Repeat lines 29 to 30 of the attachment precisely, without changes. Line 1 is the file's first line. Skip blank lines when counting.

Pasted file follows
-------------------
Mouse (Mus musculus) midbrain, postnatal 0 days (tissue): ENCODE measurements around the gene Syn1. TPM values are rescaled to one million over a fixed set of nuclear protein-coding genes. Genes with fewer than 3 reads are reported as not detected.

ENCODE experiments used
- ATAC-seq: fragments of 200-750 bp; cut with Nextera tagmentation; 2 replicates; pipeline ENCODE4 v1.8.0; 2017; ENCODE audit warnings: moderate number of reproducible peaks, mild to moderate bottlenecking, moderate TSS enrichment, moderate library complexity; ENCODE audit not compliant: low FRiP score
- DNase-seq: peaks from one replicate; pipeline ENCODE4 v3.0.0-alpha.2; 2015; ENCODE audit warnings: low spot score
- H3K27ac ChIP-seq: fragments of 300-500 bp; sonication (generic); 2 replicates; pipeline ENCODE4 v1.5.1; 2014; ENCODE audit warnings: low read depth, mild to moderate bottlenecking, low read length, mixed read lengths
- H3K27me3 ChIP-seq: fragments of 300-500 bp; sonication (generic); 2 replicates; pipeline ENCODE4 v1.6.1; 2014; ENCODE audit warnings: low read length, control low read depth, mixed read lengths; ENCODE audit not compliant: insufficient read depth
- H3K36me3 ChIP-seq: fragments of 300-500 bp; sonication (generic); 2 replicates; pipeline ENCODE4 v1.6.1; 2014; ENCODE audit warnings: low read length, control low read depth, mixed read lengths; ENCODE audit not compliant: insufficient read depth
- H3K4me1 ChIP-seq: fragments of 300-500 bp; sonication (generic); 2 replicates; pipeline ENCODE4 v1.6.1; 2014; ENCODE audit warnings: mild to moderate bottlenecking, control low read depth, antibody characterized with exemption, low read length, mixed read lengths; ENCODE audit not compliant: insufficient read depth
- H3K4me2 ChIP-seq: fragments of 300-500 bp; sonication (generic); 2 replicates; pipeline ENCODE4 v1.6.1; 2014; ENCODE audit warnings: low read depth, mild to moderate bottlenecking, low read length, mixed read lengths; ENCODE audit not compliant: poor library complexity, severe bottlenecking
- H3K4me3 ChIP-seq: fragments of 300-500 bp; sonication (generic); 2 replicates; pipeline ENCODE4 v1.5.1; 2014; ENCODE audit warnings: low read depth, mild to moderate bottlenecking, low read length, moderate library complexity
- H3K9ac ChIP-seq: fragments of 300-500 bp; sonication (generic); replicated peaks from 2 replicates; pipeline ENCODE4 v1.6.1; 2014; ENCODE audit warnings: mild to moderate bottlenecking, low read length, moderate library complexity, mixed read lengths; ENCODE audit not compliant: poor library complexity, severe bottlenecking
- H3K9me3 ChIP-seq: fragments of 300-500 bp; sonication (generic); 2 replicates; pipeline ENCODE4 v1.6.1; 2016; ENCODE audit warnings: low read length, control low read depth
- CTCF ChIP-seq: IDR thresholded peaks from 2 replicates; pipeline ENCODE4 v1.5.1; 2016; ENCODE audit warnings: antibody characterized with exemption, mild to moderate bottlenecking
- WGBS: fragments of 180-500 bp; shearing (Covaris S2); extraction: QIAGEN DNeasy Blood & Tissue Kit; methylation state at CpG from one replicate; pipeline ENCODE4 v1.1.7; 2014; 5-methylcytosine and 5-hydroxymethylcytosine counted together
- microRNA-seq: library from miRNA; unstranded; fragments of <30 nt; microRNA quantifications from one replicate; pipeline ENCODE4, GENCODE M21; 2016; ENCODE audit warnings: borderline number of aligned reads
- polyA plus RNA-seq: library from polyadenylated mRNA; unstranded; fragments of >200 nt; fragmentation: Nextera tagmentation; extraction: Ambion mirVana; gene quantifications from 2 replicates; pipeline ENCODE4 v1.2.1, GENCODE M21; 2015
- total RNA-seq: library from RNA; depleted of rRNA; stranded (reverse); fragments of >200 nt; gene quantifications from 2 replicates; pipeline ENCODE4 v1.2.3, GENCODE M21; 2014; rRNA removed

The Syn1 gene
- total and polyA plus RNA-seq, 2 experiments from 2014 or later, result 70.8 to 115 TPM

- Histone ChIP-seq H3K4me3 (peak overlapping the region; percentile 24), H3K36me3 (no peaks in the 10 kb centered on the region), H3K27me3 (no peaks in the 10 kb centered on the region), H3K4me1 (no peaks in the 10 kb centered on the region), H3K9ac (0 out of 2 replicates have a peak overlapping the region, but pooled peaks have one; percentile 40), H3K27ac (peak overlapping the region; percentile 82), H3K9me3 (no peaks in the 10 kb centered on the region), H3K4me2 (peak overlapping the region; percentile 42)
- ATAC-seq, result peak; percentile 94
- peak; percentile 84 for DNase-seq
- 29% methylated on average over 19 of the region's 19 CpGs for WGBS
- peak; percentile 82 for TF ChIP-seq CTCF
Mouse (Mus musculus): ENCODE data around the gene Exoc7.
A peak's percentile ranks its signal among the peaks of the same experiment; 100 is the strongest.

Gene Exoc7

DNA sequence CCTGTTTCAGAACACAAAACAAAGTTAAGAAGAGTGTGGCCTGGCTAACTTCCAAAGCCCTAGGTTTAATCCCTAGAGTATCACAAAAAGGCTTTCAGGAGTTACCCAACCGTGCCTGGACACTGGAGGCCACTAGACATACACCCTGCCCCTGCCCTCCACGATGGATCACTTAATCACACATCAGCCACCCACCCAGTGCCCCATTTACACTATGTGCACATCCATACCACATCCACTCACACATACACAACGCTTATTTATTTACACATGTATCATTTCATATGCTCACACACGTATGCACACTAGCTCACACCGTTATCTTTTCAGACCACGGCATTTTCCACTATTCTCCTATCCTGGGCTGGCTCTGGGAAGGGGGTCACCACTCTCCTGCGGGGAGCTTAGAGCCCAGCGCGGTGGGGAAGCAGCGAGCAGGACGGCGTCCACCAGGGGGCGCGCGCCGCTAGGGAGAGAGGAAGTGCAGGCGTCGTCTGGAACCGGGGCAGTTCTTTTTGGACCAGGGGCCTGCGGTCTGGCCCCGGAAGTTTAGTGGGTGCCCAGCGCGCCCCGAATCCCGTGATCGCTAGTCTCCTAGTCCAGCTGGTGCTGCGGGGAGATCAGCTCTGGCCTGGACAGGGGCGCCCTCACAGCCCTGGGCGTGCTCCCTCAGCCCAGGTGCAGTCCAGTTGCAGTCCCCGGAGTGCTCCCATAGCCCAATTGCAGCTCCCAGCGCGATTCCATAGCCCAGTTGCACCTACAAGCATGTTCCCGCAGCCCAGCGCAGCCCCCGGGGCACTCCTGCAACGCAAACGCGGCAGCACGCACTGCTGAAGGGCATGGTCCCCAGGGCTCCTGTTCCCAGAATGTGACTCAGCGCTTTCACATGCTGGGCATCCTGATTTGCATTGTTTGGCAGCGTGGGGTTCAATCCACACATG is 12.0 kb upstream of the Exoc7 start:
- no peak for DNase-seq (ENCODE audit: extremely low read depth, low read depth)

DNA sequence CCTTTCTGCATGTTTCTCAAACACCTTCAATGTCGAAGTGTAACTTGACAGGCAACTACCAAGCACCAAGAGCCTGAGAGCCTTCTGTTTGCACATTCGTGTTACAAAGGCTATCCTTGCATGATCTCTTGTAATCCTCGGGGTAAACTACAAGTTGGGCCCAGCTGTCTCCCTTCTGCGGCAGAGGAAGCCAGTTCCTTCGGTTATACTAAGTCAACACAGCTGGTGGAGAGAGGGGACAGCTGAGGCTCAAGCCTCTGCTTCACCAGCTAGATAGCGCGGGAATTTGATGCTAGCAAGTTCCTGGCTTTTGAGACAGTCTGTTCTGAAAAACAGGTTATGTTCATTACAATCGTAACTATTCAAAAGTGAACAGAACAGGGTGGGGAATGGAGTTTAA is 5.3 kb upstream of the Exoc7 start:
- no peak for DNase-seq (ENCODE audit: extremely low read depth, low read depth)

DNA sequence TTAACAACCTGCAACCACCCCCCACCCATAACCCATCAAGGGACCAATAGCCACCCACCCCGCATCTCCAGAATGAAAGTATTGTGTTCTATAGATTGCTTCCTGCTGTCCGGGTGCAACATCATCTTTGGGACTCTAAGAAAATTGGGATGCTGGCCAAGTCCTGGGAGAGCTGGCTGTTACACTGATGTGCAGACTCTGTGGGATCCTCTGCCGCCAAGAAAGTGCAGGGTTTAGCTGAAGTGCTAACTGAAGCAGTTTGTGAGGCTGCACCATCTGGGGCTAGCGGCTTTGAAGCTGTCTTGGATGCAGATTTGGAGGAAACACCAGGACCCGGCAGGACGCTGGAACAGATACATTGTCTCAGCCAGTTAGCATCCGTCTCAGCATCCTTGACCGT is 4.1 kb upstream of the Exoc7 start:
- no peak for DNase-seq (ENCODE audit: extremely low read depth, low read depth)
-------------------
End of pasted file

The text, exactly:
- no peak for DNase-seq (ENCODE audit: extremely low read depth, low read depth)

DNA sequence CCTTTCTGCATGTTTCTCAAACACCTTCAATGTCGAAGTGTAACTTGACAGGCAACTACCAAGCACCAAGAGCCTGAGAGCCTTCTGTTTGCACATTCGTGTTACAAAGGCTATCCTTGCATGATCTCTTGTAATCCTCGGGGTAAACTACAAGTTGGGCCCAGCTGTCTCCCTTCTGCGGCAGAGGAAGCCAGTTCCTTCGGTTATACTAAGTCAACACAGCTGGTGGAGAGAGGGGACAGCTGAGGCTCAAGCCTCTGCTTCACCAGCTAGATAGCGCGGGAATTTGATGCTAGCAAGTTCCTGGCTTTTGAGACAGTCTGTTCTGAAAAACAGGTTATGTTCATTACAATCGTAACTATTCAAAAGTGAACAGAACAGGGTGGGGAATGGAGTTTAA is 5.3 kb upstream of the Exoc7 start: